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Kallmann Syndrome

By , BPharm

Kallmann syndrome is a medical condition marked by the delayed onset or absence of puberty, along with an impaired or absent sense of smell, known as hyposmia or anosmia respectively.  It is a type of hypogonadotropic hypogonadism, which involves the deficient production of sex hormones responsible for secondary sexual development and maturation.

This is because of the failure of the hypothalamus to release the corresponding stimulating releasing hormones, or gonadotropins. As the sex hormones and their function differ according to gender, the symptoms of the condition vary accordingly.

The syndrome affects approximately 1 in 10,000 to 86,000 people and is more common in males than females. There are four different types of the conditions and, of these, Kallmann syndrome 1 is the most prevalent.

Signs and Symptoms

The signs and symptoms of Kallmann syndrome are primarily gender-specific as they are related to the reduced function of sex hormones in the body.

Male patients are often born with a particularly small penis, known as micropenis, and undescended testes. At the normal age of puberty, they show reduced growth of facial, pubic and body hair, and continue to have a high-pitched voice that does not deepen. Female patients do not begin menstruating at the normal age of puberty and there is little or no evidence of breast development.

Hyposmia or anosmia is another characteristic symptom that affects both females and males. This diminished sense of smell sets Kallmann syndrome apart from other types of hypogonadotropic hypogonadism conditions. However, the impairment of smell is usually discovered in diagnostic tests because most patients are not aware of their reduced olfactory sensitivity.

Other symptoms may include:

  • Cleft lip – only in types 1 and 2
  • Cleft palate – in types 1 and 2
  • Abnormal eye movements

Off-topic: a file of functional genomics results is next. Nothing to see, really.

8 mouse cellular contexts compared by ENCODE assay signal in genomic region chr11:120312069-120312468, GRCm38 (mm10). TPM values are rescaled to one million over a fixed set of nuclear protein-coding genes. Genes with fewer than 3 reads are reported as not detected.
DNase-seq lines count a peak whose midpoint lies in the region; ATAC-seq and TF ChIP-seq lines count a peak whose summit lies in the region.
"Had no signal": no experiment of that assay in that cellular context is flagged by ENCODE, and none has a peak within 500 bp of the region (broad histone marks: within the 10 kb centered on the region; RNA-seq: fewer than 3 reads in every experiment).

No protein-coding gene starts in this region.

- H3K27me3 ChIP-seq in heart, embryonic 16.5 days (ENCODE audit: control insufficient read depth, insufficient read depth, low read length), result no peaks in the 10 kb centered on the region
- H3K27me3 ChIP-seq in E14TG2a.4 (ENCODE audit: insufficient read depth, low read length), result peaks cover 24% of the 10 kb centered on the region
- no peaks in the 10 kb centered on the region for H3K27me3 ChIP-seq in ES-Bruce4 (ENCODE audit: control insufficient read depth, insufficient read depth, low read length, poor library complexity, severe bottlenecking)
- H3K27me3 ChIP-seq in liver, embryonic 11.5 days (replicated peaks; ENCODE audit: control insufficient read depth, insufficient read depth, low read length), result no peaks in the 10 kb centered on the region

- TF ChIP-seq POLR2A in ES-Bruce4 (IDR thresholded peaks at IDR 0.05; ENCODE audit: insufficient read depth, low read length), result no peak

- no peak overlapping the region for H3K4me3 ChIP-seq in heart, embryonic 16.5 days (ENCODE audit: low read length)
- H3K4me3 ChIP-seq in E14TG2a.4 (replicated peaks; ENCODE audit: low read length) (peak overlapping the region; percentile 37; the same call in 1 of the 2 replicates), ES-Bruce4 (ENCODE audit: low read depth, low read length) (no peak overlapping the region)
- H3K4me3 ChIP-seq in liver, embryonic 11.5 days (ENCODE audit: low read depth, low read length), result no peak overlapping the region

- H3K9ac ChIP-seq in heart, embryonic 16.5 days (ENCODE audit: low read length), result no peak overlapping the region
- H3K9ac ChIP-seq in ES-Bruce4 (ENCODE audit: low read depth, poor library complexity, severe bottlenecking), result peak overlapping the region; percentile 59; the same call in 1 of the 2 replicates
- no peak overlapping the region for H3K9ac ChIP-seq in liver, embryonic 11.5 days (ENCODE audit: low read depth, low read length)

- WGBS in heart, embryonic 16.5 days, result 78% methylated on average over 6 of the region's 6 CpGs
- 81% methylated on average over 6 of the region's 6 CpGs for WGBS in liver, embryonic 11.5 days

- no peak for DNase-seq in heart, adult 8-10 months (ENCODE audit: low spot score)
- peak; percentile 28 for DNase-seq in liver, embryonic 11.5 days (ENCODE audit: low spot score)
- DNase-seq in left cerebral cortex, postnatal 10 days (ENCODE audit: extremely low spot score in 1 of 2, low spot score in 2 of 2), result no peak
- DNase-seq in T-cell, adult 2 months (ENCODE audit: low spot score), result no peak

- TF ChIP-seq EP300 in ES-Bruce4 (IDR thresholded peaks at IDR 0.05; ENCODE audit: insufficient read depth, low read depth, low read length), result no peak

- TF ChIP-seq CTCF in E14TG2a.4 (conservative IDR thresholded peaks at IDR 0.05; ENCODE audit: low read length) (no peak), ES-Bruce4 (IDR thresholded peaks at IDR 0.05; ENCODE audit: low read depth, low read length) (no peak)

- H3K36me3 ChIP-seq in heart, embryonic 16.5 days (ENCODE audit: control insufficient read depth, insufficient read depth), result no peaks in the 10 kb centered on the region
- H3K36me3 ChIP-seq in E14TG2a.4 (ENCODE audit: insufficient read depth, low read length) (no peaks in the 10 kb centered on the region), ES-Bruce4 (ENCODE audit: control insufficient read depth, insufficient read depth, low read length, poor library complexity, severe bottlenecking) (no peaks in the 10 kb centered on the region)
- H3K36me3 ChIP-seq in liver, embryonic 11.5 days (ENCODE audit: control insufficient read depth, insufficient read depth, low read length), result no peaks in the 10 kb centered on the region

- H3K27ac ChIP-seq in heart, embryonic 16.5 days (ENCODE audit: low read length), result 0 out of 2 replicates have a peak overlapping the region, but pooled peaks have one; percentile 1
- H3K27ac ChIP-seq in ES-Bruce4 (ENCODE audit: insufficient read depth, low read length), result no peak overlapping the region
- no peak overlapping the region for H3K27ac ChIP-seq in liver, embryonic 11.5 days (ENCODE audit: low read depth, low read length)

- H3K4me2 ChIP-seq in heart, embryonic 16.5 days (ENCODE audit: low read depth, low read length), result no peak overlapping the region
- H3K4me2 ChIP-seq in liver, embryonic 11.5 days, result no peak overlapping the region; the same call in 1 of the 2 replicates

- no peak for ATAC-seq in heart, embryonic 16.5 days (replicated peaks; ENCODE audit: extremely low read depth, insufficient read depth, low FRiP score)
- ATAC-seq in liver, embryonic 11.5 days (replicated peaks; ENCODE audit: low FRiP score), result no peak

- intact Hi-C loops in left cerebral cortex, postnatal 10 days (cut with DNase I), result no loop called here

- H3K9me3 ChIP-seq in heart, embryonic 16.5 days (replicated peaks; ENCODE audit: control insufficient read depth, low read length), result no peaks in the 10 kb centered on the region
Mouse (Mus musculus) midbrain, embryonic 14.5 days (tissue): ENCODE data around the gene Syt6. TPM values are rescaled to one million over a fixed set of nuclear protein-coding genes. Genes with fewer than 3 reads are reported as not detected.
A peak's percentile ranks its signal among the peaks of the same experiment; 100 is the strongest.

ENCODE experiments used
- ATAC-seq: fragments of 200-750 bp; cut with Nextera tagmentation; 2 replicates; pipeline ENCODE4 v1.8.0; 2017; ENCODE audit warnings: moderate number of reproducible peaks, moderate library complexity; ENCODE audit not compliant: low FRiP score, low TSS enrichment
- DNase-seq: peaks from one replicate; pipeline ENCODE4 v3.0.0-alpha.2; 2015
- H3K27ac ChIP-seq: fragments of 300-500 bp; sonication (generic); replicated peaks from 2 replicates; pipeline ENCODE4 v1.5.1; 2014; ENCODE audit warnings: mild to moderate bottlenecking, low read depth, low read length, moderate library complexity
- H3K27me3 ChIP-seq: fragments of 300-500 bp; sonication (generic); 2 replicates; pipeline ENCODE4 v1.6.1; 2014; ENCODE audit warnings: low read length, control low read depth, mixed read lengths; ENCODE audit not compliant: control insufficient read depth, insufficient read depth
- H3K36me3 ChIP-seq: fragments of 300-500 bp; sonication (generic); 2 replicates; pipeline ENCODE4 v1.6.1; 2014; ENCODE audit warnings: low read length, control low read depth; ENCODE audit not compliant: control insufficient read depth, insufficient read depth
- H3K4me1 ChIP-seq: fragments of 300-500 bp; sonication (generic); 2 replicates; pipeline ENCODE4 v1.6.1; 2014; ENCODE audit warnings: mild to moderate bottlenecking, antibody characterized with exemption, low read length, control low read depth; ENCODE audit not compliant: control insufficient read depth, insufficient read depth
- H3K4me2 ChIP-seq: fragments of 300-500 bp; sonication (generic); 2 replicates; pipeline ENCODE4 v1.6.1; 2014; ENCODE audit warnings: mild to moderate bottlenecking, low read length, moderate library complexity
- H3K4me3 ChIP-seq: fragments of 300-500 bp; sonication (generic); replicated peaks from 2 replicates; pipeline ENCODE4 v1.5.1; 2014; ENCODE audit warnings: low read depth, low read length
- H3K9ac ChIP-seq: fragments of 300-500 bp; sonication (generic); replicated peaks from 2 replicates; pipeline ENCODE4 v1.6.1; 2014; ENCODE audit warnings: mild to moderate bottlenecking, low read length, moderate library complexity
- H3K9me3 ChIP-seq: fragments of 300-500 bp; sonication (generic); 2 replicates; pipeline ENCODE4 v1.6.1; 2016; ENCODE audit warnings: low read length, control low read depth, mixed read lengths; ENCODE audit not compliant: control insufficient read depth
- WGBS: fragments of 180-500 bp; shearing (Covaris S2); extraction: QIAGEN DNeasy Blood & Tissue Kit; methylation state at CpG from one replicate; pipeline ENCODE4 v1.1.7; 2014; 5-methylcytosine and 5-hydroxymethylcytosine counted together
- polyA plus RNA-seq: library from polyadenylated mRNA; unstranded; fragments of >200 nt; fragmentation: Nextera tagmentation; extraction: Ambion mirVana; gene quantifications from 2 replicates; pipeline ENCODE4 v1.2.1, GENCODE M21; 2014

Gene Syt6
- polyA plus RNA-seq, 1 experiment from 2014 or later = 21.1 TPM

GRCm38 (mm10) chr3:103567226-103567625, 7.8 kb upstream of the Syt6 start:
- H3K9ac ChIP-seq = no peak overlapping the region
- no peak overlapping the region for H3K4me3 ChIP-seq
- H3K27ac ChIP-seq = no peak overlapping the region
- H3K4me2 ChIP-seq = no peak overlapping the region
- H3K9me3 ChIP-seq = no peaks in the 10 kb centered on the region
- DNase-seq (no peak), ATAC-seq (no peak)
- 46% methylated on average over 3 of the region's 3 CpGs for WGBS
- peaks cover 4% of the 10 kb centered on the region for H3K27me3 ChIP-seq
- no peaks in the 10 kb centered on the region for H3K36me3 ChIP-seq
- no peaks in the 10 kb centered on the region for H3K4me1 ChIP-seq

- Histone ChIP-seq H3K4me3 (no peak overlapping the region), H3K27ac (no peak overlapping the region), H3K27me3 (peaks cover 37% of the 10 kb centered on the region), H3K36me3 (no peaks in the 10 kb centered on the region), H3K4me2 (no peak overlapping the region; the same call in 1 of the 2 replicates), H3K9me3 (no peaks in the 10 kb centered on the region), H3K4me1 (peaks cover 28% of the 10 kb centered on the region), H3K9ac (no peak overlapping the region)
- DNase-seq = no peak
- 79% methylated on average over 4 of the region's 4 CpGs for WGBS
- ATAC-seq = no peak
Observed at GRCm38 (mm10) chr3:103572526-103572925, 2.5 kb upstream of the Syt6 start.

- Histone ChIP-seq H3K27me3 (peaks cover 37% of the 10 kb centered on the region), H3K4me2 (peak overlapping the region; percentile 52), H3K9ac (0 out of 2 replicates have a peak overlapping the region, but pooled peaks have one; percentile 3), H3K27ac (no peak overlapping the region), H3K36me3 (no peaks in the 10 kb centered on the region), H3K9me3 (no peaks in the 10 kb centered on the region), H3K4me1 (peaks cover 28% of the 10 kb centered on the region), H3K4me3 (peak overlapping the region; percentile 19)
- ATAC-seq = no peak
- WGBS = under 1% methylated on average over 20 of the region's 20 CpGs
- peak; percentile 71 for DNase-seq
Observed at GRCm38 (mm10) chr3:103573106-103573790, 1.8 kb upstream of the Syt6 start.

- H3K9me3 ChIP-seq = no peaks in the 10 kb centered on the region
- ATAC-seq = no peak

• Loss of hearing
  • Abnormal tooth development

Genetic Involvement

Several gene mutations have been linked to Kallmann syndrome as causative factors. Most of these are involved in various parts of fetal brain development. These include:

  • ANOS1 (Kallmann syndrome 1)
  • FGFR1 (Kallmann syndrome 2)
  • PROKR2 (Kallmann syndrome 3)
  • PROK2 (Kallmann syndrome 4)

These genes are also linked to the production of gonadotropin-releasing hormone (GnRH) and other hormones that are needed to initiate puberty and promote sexual function and development.

Treatment

The standard treatment for Kallmann syndrome is replacing the deficient hormones to induce puberty and normalize the hormone levels. In male patients, this involves testosterone replacement, whereas females require estrogen and progestin therapy to induce secondary sex characteristics at puberty.

Various formulations may be used, including intramuscular injections and topical patches, gels or liquids. The dose usually needs to be tailored to each individual, particularly during certain life stages.

If the patient desires to conceive a child, further treatment may be required to induce fertility. For males, gonadotropin medication to stimulate testicular growth and initiate sperm production is recommended. For females, treatment with gonadotropins of pulsatile GnRH can stimulate folliculogenesis, or the production of mature egg cells. In vitro fertilization may be needed in some cases to allow patients to conceive.

Epidemiology

Kallmann syndrome is considered to be a rare condition. One French study found the prevalence of the condition without an identifiable cause was 1 in 10,000 men. Another study involving the Sardinian military reported a lesser prevalence of 1 in 86,000 men. Males are more likely to be affected than females, with a ratio of 4:1. This is because the condition is transmitted in an X-linked recessive manner.

The survival rates with the condition are not lower than the average. In other words, the life expectancy is not expected to change unless the individual is also affected by another condition, such as congenital heart disease or neurological disorders.

Reviewed by Dr Liji Thomas, MD.

References

Further Reading

Last Updated: Jul 18, 2016

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